The child or individual may try "to maintain a grandiose stance in a large number of areas, and exhausts himself in a running battle to protect an impossibly large periphery. He wants to be teacher's pet, first choice for games (and to be allowed to win at whatever he plays), to be marked right for any answer he gives, and to be an exception to rules. All these situations become sites of encounter, his every contact with his social world is embattled, and he is constantly having to struggle with issues generated at these several boundary points. For him, life is not easy and he becomes vulnerable everywhere" (Noshpitz, 1984, page 21-22).  Feedback comes that he or she is not special and that others are not interested in catering to his or her whims and needs.  Normal and healthy development directs the child to find a balance between individual needs and fitting into, being functional, and accepted in the community.  Egotistical self-centered drives are balanced with disappointment and frustration.  Deferring personal needs help counter-balance gaining social acceptance and rewards.  From dynamic interplay between a sense of individuality and a sense of belonging and being a part of, the non-narcissistic child becomes an adult with a positive sense of self that incorporates communal responsibility and intimacy based on shared equitable exchange.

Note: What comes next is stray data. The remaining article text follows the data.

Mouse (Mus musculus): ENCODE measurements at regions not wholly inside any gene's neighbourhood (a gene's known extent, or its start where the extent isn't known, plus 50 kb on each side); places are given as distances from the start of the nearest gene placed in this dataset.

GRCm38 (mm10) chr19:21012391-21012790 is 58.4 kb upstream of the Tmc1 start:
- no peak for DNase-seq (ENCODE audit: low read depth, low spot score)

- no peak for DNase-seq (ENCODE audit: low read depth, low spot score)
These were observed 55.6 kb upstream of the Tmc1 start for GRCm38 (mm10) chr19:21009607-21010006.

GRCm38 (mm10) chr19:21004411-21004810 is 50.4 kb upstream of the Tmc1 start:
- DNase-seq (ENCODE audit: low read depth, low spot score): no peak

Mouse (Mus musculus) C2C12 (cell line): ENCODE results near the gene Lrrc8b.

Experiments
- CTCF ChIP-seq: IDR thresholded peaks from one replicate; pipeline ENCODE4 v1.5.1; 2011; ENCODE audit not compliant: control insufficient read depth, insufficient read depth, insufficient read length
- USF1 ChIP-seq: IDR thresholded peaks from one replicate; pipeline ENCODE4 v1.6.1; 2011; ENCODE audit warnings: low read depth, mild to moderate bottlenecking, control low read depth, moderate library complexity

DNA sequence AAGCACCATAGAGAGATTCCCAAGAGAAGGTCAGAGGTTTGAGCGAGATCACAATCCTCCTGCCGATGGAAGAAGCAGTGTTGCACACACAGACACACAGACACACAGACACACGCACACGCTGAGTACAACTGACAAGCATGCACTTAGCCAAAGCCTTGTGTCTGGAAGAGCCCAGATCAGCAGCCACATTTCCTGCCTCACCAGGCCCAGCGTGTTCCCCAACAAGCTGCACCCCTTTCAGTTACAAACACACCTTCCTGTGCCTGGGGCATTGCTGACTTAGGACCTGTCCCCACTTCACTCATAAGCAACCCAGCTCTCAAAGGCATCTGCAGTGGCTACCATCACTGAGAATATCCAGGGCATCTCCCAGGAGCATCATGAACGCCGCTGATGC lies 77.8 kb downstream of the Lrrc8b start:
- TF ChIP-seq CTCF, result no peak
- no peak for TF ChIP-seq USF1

On the other hand, some children are unable to find a balance.  Early caregiver experiences may predispose them to seek egocentric goals to counter-balance deep invalidation.  Depending on how others, especially the first caregivers' respond, sometimes "the grandiose stance is so rewarding, the child seeks always to maintain and to maximize it.  A number of supplementary mechanisms are thereupon called into play. For one thing, he seeks out relationships, which will serve this end.  His friends are his admirers, people who will reinforce this sense of self and help maintain feelings of esteem.  If he does have a special talent then he will indeed utilize this to the utmost, and seek to capitalize on it.  To the extent that circumstances permit, he will be a snooty, stuck-up show-off, a snob, and a vain, self-centered, self-congratulatory peacock.  After all he has something others want, and they will have to pay to get it in the only coin that counts; they must laud him, be obsequious, fawn upon him, heap adulation on him, or otherwise act to reinforce the sense of specialness and vanity" (Noshpitz, 1984, page 22).  Instead of temperamental challenges, some children are fortunate to have inherently attractive interpersonal qualities. It may be physical attractiveness, a sense of humor, a quick mind, an intuitive sense of others, and so forth.  This child can be the teacher's pet, the star student, or the playground prince or princess whose skills socially, athletically, or otherwise are coveted by others.  His or her natural aptitudes and skills get amplified, but his or her greatest skill becomes the ability is to use aptitudes and skills to charm and impress others.  His or her attention or approval become the social currency aspire to among the community- first, the playground and later at work and socially.  Narcissistic charm and performance become ever more enhanced in to adulthood as he or she continually draws adulation to deposit in a psychically bankrupt account.  Others, who are unaware of the black hole of self-worth, believe him or her to be flush with self-esteem and confidence.  They are thus often shocked when seemingly inconsequential acts trigger the narcissist's intensely reactive and highly fragile sense of self into rageful vindictive aggression.